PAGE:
Plain Tylenol is OK if you have no liver disease. Remember, the short acting pain pills often have acetaminophen (Tylenol) in them. The maximum daily dose of Tylenol if you have a normal liver is 3500-4000 mg. If your narcotic pain medicine is not lasting long enough you can use a little more or use if less often as long as you do not overuse the maximum daily acetaminophen dose.
If you have a history of nausea with surgery we can prescribe an antinausea medication (Phenergan or Zofran). Try to take this medication regularly at first and prior to taking the narcotic pain pills to allow it to be most effective.
Please try to anticipate the need for any refills on your pain medication, and contact our office early in the day the day before running out completely. I cannot provide prescription refills after business hours or on weekends.
The incidence of an infection deep within the joint is literally one out of thousands. The onset of symptoms would be approximately 5-7 days following surgery and would consist of a significant increase in pain, swelling, warmth, and redness of the extremity, fever, chills or night sweats. More common, but still quite rare, would be a small superficial infection or irritation at one of the skin incisions. There can also be a very small incidence of a blood clot developing deep within your arm veins or leg veins. If you have had a previous blood clot, use estrogen, or have a family history of blood clots in the legs, arms or lungs you should probably be protected with TED hose and a blood thinner. If we did not start this let us know. If we recommended aspirin for blood clot protection you should use a single aspirin twice a day for 2 weeks or as long as the leg is immobilized. A blood clot would be characterized by a sudden onset of new pain (usually different from your surgical lower extremity pain) or tightness in the upper arm or more commonly the leg. This usually begins about 5-7 days from the day of surgery. The presence or absence of a clot can usually be determined by a simple non-invasive ultrasound test at the hospital. Contact our office for any concerns.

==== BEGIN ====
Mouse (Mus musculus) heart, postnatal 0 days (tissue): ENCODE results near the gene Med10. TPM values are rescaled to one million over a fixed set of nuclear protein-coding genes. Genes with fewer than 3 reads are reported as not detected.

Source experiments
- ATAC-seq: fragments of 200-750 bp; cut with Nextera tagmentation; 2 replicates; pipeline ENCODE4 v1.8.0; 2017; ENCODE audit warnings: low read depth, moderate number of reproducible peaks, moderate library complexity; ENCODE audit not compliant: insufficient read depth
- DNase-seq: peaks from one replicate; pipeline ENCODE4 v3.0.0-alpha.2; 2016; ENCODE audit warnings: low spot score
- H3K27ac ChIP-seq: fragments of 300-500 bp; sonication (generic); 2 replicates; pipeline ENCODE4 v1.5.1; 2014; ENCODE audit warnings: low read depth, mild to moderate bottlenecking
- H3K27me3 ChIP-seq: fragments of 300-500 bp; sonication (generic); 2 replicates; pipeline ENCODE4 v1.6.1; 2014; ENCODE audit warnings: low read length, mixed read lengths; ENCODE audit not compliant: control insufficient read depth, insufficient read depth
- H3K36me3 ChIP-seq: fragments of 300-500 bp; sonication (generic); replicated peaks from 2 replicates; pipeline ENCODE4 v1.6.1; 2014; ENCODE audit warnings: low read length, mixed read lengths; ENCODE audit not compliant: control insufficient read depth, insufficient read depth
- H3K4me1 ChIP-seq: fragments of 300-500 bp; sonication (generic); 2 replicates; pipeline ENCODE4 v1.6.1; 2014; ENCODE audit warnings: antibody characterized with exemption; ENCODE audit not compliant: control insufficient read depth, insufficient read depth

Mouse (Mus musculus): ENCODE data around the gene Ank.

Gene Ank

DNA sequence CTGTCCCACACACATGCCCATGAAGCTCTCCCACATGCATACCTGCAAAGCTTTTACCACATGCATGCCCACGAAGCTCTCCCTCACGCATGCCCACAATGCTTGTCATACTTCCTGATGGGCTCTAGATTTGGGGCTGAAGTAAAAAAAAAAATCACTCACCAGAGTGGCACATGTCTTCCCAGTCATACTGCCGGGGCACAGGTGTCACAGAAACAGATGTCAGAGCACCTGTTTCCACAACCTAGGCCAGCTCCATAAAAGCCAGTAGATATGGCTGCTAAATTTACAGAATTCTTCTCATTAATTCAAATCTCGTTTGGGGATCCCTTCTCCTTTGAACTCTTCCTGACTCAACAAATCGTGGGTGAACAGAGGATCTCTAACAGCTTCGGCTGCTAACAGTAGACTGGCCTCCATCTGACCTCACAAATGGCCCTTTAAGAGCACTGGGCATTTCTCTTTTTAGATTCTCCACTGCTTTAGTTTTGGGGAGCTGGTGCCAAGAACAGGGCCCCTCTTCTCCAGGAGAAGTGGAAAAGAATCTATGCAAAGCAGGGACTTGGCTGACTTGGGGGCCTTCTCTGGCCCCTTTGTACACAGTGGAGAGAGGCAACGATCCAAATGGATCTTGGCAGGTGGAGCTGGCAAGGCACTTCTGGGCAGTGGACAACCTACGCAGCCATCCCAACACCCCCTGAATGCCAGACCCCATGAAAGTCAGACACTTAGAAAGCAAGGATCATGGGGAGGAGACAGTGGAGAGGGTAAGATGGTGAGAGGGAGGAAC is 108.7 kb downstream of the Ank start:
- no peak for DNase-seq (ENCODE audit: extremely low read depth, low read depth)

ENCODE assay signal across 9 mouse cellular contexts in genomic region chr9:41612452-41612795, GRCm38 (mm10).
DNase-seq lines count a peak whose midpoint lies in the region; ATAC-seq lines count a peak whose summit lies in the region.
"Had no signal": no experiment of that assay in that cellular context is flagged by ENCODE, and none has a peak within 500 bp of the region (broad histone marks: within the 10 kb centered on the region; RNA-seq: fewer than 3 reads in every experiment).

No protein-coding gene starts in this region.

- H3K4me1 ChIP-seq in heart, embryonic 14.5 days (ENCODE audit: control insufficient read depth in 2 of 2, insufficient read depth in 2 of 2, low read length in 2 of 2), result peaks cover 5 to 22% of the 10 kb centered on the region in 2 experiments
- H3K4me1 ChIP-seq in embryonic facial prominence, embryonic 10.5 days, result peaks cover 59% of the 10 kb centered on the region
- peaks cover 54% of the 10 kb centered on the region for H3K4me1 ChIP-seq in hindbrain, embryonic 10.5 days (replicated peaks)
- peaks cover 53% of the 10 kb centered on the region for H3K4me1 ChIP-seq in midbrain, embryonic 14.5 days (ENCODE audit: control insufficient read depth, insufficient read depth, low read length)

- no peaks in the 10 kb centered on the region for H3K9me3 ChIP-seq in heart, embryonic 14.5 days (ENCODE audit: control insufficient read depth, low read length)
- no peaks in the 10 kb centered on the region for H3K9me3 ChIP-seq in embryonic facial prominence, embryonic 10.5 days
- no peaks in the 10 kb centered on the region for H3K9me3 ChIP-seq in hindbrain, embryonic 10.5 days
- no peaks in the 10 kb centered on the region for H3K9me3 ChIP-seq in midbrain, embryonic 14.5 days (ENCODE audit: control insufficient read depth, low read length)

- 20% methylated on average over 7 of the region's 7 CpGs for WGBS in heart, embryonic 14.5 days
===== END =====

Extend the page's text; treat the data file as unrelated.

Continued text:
Bryan Bomberg, MD